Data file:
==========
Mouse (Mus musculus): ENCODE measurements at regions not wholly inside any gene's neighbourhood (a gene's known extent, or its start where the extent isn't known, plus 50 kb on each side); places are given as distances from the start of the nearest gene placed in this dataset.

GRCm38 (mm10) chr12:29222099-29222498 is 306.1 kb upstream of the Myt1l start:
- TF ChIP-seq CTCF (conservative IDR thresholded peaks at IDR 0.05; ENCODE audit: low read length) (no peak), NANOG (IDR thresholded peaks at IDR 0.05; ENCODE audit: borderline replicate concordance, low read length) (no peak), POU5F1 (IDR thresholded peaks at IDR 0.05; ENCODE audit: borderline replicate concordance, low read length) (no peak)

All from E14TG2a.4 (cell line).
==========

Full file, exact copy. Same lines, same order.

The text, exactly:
Mouse (Mus musculus): ENCODE measurements at regions not wholly inside any gene's neighbourhood (a gene's known extent, or its start where the extent isn't known, plus 50 kb on each side); places are given as distances from the start of the nearest gene placed in this dataset.

GRCm38 (mm10) chr12:29222099-29222498 is 306.1 kb upstream of the Myt1l start:
- TF ChIP-seq CTCF (conservative IDR thresholded peaks at IDR 0.05; ENCODE audit: low read length) (no peak), NANOG (IDR thresholded peaks at IDR 0.05; ENCODE audit: borderline replicate concordance, low read length) (no peak), POU5F1 (IDR thresholded peaks at IDR 0.05; ENCODE audit: borderline replicate concordance, low read length) (no peak)

All from E14TG2a.4 (cell line).